14. 14. Bioinformatics FOAM 2013: Program and Abstracts issues. We present a less parameterised method that fits probes of interest to a weighted probability density function with kernel estimation, which is able to rank the most differentially methylated regions based on the density of the DM signal at any given point in the genome. This method is also able to detect regions of high variability of methylation in unlabelled data, and has scope for integration into existing visualisation tools and statistical analysis software packages.Jason Ross “Stop_gap, measure”. Tools The current iteration of Ion Torrent instruments offer high throughput, long read lengths and relatively low costs, for handling deep bisulphite making them attractive platforms for deep sequencing. However, Ion Torrent sequencing (like 454 sequencing) has sequencing data. an error mode where the number of nucleotides in longer homopolymers are often incorrectly estimated. Bisulphite treated DNA often has long runs of thymines and the resulting Ion Torrent read errors introduce misalignments - making the estimation of cytosine methylation particularly difficult. “Stop_gap” is a software tool that reads BAM files, implements approaches to correct for such misalignments and writes corrected BAM files. “Measure” is software that can walk through a BAM file from any deep sequencing platform and calculate methylation rates at CpG or CpN sites. Output can be either a csv or Excel file. Both software tools can be executed from the command line as part of a pipeline, or alternatively are callable as Python classes.Neil Saunders Version control in Version control is an important aspect of reproducible bioinformatics research. However, it is still not employed as bioinformatics: our widely as we would like. experience using Git In this presentation I aim to: (1) Provide a basic introduction to Git, a popular open-source distributed version control system (2) Illustrate how we use Git to manage projects in the CMIS Bioinformatics & Biostatistics groupRoy Storey Ensembl for non-model EnsEMBL started as a data and visualisation framework for the release of the Human genome organisms (doi:10.1038/35057062). Since then, EnsEMBL has been accumulating and hosting genomes. Initially this was confined to vertebrate genomes, such as Human, Mouse and Zebrafish, but now the EnsEMBL Genomes ( project includes over 6000 genomes spanning all the biotic phyla. The EnsEMBL framework serves as a resource with which to warehouse and access "omics" data in a genomic context, in an extensible and reproducible manner. We present lessons learnt from running EnsEMBL as a local instance, incorporating mirrors of public genomes and genomes that we have sequenced, assembled and annotated. This provides insight into the challenges faced and how we have extended the application programming interface (API), website visuals and functionality to provide integration into other local services.David Yeates Phylogenetics in the context CSIRO manages and develops four major biological collections in the Australian National Biological Collections of collections-based research Facility: The National Herbarium and the National Collections of Insects, Wildlife and Fish. Together these collections manage millions of specimens and are a significant resource for studying Australia’s biodiversity. Research scientists in the collections use phylogenetic research results to illuminate the tempo and mode of evolution in Australia’s biodiversity in an effort to understand the processes that have shaped biological evolution here. Increasingly these results have important implications for conservation, and natural resource management, in particular helping us predict the impacts of threatening processes such as climate change. I will focus on the use of Page 11 of 12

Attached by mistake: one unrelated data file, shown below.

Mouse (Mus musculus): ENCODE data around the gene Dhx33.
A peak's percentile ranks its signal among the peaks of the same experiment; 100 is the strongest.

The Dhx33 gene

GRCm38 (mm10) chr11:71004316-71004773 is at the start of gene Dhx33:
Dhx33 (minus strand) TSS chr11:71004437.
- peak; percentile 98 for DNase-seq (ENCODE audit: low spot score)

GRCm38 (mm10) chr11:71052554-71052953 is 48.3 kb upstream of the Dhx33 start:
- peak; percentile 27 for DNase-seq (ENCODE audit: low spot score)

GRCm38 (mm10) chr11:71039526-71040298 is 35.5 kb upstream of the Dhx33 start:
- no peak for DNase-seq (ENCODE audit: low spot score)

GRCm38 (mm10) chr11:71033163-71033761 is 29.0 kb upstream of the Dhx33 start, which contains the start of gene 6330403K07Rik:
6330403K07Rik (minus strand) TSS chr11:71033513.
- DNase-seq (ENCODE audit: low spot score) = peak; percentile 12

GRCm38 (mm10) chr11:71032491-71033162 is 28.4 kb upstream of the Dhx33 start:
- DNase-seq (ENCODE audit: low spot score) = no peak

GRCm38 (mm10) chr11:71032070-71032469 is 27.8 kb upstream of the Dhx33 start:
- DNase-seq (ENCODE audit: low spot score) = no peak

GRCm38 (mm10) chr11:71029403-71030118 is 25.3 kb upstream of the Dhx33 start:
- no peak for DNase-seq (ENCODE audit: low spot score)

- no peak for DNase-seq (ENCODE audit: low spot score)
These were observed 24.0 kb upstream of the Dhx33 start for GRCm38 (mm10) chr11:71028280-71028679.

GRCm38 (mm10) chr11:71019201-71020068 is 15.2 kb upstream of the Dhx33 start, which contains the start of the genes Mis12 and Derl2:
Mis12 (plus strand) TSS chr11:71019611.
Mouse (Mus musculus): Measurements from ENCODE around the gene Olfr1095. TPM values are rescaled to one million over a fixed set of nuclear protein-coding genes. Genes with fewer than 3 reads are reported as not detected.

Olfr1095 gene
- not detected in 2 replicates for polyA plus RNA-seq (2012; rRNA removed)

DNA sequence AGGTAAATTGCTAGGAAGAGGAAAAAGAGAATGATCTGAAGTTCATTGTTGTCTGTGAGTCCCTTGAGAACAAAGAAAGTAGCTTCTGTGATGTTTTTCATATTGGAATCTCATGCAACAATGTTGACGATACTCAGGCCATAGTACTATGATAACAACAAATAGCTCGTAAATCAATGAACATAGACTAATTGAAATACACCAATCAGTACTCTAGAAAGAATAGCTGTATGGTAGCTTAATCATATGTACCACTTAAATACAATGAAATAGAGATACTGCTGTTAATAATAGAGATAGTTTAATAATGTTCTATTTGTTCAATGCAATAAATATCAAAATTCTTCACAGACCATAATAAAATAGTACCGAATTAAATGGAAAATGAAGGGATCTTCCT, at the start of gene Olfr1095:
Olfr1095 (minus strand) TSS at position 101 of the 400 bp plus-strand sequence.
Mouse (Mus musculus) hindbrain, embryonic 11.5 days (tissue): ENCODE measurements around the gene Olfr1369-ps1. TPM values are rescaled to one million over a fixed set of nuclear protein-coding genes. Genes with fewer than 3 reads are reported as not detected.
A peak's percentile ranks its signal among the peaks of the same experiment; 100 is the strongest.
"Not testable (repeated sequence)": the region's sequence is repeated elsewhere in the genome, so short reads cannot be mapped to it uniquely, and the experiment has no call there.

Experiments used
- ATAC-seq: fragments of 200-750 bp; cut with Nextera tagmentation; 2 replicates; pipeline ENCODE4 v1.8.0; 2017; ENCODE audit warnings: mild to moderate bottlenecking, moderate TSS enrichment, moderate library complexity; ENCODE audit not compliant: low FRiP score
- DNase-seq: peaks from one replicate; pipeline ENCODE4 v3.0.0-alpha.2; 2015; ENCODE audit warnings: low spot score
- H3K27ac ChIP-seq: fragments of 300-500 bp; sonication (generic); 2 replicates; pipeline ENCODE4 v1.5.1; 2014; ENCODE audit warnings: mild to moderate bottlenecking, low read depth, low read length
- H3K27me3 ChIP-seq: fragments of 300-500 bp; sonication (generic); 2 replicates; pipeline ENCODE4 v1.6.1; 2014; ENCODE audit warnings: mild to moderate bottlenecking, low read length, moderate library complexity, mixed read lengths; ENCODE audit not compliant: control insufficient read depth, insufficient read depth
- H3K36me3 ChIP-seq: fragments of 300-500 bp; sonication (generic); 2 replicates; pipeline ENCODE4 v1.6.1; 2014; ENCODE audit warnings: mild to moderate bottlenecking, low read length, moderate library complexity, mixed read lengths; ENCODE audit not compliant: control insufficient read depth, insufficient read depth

15. 15. Bioinformatics FOAM 2013: Program and Abstracts phylogenetic results using multilocus molecular datasets to understand biogeographic and coevolutionary processes in a number of different biological systems. The emerging promise of phylogenomic-scale datasets offers an expanded arsenal of tools to understand evolutionary patterns and processes, and brings with it a new set of challenges in analysis and interpretation.Alec Zwart Reproducible Research and R Literate programming (Knuth 1984) systems such as CWeb or Sweave (in R) provide tools to enable the concept of reproducible research (Fomel & Claerbout 2009, Donoho 2010) – the idea that a publication describing the results of research can (& should) also include the code and data needed to reproduce the results and figures presented in the publication. In this talk I briefly introduce the motivations for literate programming and reproducible research, the concept of a compendium (Gentleman & Temple Lang 2007) as a format for distribution of reproducible research, and I demonstrate a particularly easy-to-use literate programming system recently developed for the R statistical software – knitr+markdown – perfect for simple, reproducible reports of analyses. Page 12 of 12
  16. 16. Life’s complex… …use bioinformaticsThe CSIRO Bioinformatics Core and the Australian Bioinformatics Network are proud to supportBioinformatics FOAM 2013.The Core aims to complement and augment the efforts of bioinformaticians and bioinformatics teams across CSIRO.The Australian Bioinformatics Network aims to connect people, resources and opportunities to increase the benefitsAustralian bioinformatics can deliver.We wish all delegates a successful meeting.